Our chef had already had ten eggs during the day in the earlier class so I do not blame him for not wanting to taste ten more. But he cut through my mollets, gave them a good poke and said they were “Bon” and my Farcis Chimay was presented well despite the burning. Bon. Get a pot to stand on to watch over the salamander next time.

Duxelle stuffing

Farcis Chimay

Mollets Florentine

Creamy mollets

Bechamel Sauce

1l whole milk
70g butter
70g flour

1. Grate some nutmeg into the milk in a heavy based pan and set to warm over very low heat. While the milk is warming up, warm the butter in a stainless steel pot and mix in the flour till is creates a paste (roux). Cook for about 2 mins. Place the roux in the freezer to chill.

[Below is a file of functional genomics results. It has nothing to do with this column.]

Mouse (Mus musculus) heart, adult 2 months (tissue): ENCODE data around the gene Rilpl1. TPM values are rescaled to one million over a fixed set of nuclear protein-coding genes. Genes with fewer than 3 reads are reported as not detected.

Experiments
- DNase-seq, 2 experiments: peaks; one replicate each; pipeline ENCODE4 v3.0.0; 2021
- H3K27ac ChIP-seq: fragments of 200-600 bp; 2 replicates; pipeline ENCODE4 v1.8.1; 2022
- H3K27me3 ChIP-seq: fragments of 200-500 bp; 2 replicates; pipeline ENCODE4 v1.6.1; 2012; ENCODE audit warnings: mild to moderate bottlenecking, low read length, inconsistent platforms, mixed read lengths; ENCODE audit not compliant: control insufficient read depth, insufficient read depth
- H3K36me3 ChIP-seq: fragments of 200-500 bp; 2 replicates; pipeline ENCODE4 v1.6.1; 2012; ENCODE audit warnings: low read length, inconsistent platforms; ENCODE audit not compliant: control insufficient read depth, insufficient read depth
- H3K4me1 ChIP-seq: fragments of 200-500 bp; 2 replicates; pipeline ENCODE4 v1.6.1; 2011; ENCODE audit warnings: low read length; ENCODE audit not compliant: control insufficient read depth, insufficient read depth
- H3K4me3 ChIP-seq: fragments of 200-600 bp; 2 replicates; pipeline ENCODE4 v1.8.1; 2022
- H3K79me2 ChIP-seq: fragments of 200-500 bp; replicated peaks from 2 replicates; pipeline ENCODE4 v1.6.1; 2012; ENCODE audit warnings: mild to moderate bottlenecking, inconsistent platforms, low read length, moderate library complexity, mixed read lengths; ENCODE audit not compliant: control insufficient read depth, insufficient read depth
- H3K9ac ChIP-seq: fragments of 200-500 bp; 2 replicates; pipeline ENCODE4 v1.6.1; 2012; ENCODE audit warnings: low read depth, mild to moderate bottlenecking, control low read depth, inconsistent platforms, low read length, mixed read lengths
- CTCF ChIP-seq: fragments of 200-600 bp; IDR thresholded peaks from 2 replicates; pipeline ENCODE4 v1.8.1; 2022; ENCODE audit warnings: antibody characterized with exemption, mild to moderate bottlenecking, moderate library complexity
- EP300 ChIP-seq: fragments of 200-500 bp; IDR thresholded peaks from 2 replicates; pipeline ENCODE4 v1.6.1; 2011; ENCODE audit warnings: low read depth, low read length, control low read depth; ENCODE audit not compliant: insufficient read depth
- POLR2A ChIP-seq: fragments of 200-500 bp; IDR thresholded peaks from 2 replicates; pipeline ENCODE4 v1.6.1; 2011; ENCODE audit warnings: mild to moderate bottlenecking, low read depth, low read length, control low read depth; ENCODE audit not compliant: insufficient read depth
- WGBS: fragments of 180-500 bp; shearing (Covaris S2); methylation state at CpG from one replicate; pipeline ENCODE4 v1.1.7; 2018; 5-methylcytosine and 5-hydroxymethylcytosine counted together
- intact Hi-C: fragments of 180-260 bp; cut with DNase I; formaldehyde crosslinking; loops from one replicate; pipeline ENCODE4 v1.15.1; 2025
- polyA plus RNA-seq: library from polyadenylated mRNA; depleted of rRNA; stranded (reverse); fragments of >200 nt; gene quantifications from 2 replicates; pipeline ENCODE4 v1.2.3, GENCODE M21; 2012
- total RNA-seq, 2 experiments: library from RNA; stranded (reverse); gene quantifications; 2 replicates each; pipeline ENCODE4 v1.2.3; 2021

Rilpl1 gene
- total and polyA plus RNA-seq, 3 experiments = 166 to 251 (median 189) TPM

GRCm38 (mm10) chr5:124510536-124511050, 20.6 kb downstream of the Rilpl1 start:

2. Once the roux is chilled, place it over the heat again and pour in the milk and whisk till all mixed together
3. Pass through a chinois
Season with salt

Sauce Mornay

Bechamel sauce
3 egg yolks, raw
80g gruyere cheese, grated
Cayenne pepper, 1/4 tsp

Heat the bechamel sauce. Whisk in 3 egg yolks. Pour it over the cheese (not the other way round!) and whisk till smooth.

Oeufs Mollets Florentine

4 eggs, cooked mollet
500g spinach
peanut oil

1. Stir fry spinach in hot peanut oil with a grating of nutmeg and season with salt. Squeeze out water.
2. Make a bed of spinach on baking tray and place mollet egg on it.
3. Ladle over some sauce mornay, sprinkle some cheese on top and place under grill for 3-4 minutes.

Oeufs Farcis Chimay

4 eggs, dur
6 mushrooms, finely chopped